The Flowers of St. Francis

The Flowers of St. Francis

When Roberto Rossellini was making his film Francesco, Giullare di Dio, he cast non-actors in every role (with the exception of Aldo Fabrizi as the invader Nicolaio). Francis and his followers were all played by Franciscan friars and novices, one of whom told Rossellini that he was a poet. “I asked him what kind of poetry he was doing,” said Rossellini in a 1971 Film Culture interview, quoted in Tag Gallagher’s definitive critical biography, The Adventures of Roberto Rossellini. “He said, ‘I wrote a poem about a rose.’ I asked him to tell it to me. He closed his eyes and lifted his face toward the sky and said, ‘Oh, Rose!’ And that was the whole poem. How can you have a better poem than that?”

The story exemplifies the spirit of Rossellini’s cinema, and of this film, which Pasolini called “among the most beautiful in Italian cinema” and which Truffaut called “the most beautiful film in the world.” In 1963, Truffaut wrote: “I know it’s a dangerous thing to say, but I believe it is true that Rossellini doesn’t really like cinema particularly, any more than he cares for the arts in general. He prefers life…He is an inquirer, a man who asks questions, who is much more interested in other people than he is in himself.” In other words, the cinema was not an end in itself for Rossellini, but a means of inquiry, exploration…revelation, and love.

The simplicity and directness of Rossellini’s greatest films—of which there are many—can be disarming, even shocking. At any given moment, one can hold them up against everything else in cinema and measure the distance of our collective focus from humanity itself—at this moment, it feels like light years. Certain of Rossellini’s films are demonstrative of his charity and compassion as an artist and as a human being, perhaps this one most of all (along with the film that followed, Europa 51), which remained a favorite throughout his life.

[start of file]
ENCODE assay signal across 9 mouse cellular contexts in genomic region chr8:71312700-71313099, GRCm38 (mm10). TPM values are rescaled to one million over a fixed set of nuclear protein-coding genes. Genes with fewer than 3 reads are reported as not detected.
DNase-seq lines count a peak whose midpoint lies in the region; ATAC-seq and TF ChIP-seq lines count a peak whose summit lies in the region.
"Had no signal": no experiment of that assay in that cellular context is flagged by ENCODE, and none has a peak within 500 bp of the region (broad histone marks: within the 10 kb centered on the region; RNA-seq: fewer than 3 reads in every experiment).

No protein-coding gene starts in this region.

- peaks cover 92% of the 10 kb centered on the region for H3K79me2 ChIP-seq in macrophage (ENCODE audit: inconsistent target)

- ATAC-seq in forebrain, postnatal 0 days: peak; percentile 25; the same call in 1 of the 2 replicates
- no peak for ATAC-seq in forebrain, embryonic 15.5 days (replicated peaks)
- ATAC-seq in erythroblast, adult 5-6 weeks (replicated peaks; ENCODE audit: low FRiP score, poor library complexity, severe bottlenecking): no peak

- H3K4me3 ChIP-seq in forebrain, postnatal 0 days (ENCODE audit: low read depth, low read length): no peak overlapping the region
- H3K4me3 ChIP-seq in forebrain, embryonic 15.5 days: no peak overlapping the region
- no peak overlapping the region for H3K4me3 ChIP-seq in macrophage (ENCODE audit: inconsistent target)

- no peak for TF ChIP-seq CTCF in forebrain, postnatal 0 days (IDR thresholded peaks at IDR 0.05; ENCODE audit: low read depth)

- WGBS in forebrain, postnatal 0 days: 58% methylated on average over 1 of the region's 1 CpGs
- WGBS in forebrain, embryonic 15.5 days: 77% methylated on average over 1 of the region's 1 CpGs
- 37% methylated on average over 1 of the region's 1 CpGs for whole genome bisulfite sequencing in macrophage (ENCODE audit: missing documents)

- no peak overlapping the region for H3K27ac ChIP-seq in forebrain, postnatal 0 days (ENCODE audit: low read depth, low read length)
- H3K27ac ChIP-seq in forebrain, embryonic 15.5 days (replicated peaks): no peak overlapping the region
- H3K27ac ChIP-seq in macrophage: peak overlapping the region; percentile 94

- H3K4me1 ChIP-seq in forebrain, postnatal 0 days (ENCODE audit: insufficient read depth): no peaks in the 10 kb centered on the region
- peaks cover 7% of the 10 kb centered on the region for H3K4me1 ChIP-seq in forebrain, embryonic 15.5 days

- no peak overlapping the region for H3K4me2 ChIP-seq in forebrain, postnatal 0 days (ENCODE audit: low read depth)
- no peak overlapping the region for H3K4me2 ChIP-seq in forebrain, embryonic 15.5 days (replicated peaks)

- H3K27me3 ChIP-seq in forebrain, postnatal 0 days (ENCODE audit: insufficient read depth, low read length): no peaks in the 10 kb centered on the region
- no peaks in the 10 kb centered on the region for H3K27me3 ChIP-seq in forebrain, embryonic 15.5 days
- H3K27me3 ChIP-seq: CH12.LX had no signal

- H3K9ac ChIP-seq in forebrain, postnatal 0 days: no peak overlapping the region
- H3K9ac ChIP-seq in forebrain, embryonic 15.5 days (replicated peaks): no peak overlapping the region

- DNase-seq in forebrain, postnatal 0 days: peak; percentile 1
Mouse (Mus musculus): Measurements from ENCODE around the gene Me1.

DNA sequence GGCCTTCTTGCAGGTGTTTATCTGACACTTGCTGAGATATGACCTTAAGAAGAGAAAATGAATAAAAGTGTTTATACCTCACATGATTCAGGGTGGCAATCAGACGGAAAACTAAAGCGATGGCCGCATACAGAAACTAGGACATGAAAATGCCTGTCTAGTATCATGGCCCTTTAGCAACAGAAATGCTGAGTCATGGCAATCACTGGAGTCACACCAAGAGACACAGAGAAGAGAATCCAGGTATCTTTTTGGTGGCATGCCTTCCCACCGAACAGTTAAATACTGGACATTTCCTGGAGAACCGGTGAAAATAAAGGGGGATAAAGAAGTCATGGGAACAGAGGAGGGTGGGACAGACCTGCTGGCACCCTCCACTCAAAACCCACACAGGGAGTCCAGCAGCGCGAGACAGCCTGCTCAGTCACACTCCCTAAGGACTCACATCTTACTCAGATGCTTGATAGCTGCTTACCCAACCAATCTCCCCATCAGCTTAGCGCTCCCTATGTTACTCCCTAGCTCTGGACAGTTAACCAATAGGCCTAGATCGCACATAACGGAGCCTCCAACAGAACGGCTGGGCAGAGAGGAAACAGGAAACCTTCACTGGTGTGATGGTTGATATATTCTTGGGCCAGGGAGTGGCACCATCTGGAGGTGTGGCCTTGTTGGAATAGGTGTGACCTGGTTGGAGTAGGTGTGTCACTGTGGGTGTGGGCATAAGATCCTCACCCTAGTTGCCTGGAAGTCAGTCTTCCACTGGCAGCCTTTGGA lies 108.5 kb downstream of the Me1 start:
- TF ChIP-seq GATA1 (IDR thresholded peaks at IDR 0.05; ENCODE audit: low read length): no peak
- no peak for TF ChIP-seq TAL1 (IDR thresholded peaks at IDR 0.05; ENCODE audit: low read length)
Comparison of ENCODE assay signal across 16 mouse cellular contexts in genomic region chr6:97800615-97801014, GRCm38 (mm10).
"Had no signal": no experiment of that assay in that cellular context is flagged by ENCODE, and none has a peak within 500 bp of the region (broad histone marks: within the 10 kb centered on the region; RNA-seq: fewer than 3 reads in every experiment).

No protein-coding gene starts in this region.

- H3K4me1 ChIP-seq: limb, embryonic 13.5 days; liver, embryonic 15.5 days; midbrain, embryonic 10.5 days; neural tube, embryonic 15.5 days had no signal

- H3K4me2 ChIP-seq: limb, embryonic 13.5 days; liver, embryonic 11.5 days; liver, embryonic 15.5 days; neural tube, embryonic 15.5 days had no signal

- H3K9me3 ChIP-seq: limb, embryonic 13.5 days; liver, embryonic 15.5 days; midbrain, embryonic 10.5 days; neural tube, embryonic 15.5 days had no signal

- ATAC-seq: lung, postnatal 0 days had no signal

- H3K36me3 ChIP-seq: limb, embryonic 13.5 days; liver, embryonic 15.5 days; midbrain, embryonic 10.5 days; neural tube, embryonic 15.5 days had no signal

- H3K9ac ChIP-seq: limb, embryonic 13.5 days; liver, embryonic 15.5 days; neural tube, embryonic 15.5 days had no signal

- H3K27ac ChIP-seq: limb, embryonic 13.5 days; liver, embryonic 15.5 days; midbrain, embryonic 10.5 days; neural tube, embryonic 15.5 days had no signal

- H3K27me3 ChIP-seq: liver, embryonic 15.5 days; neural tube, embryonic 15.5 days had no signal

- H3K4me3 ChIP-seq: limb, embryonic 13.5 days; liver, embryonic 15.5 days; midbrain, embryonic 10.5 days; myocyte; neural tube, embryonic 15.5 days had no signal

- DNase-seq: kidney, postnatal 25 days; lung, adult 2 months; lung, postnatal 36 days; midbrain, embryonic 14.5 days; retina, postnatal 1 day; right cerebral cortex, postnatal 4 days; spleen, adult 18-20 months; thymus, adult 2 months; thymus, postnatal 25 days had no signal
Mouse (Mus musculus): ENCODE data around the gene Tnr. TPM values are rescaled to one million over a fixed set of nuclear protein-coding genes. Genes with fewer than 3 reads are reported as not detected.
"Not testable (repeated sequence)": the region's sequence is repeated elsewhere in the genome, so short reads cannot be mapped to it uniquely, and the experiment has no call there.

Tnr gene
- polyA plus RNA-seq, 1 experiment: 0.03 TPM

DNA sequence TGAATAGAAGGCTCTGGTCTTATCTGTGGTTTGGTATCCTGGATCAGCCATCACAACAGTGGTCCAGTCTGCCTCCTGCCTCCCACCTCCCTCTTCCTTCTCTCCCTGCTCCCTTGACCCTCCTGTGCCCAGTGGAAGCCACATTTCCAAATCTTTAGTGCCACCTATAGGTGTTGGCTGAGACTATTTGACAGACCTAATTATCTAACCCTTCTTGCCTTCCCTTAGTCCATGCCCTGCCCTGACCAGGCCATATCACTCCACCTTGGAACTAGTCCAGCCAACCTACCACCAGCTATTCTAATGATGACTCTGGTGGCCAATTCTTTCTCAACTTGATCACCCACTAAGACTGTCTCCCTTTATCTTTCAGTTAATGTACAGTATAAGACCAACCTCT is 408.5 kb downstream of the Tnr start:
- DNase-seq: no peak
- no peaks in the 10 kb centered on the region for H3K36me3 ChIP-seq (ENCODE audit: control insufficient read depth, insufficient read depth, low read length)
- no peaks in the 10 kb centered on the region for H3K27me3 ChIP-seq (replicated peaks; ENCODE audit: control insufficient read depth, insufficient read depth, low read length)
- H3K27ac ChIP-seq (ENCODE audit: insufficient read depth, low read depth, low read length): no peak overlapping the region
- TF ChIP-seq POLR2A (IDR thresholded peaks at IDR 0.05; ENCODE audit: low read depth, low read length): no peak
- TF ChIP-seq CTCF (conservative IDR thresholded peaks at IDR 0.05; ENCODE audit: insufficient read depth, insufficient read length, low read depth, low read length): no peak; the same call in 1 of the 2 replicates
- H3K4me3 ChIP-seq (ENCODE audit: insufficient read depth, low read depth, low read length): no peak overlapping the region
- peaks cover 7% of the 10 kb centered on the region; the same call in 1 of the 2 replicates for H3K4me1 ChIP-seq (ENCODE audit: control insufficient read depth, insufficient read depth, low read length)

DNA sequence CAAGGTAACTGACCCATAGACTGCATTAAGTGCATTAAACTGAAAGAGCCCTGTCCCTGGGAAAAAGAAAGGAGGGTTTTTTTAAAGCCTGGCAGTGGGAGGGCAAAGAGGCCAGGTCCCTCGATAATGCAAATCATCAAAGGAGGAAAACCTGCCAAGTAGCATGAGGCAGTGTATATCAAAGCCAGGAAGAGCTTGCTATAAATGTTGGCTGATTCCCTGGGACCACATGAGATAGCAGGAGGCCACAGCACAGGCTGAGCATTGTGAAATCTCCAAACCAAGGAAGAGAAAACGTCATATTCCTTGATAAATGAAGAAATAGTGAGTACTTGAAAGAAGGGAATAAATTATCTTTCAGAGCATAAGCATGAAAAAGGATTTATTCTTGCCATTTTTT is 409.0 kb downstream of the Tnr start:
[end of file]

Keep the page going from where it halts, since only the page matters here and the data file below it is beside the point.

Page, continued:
“I believe that certain aspects of primitive Franciscanism could best satisfy the deepest aspirations and needs of humanity who, enslaved by its greed and having totally forgotten the Povorello’s lesson, has also lost its joy in life.” Rossellini, far from setting out to tell the story of Francis’ life, focused instead on the relatively brief interval between his return from Rome, where Pope Innocent III gave Francis permission to start a new order, to the moment when he sent his followers out into the world. Francis himself isn’t even at the center of the film, and there is no narrative to speak of but is instead comprised of a series of episodes that Rossellini and his co-scenarist Federico Fellini drew from the Little Flowers of St. Francis and other texts including the Life of Brother Ginepro. Francis and his band of brothers meet every circumstance with acceptance, compassion and joy, and thus freedom. All gestures are equal, from the brothers stomping with joy through the pouring rain to Brother Ginepro meeting every act of brutality from Niccolaio and his men with a gentle smile to the indelible sequence in which Francis hears the tinkling of an approaching leper’s bell and stands up to embrace him. “Saint Francis called himself a jester, a clown, a juggler,” Rossellini said to an audience of Yale students in 1974, “because he wanted to make fun of all sorts of pride, because the main point was that from a very humble position you can face everything and you can revise the whole conception of the universe.” And to quote Gallagher’s fine words: “Francis, with Zen-like calm, has only to raise an arm to move the universe.”

Like most of Rossellini’s work, Francesco, Giullare di Dio has always been rough around the edges, hand-crafted. It has also been in need of a serious restoration, the better to give those rough edges their proper presence. This has finally happened, a collaboration between the Cineteca di Bologna and The Film Foundation, and it’s being presented in Cannes as we speak and later this month in Bologna.

- Kent Jones, NOTES ON FILM & RESTORATION, 07/08/2021


FRANCESCO, GIULLARE DI DIO (1950, d. Roberto Rossellini) was restored by The Film Foundation and Cineteca di Bologna at L'Immagine Ritrovata in collaboration with RTI-Mediaset and Infinity+. Restoration funding provided by the Hobson/Lucas Family Foundation.

Francesco, Giullare Di Dio (The Flowers of St. Francis)
Roberto Rossellini
Cineteca di Bologna
85 minutes
Italy, Italian
Year: 1950
Screenplay: Roberto Rossellini, Federico Fellini, Brunello Rondi, Sergio Amidei, padre Antonio Lisandrini, padre Félix Morlion
Director of Photography: Otello Martelli
Editor: Jolanda Benvenuti
Cast: Aldo Fabrizi, Nazario Gerardi, Arabella Lemaitre, Peparuolo, Severino Pisacane
Color Info: B&W
Special Funding: Hobson/Lucas Family Foundation
Collection: Hobson/Lucas Family Foundation
Program: Hobson/Lucas Family Foundation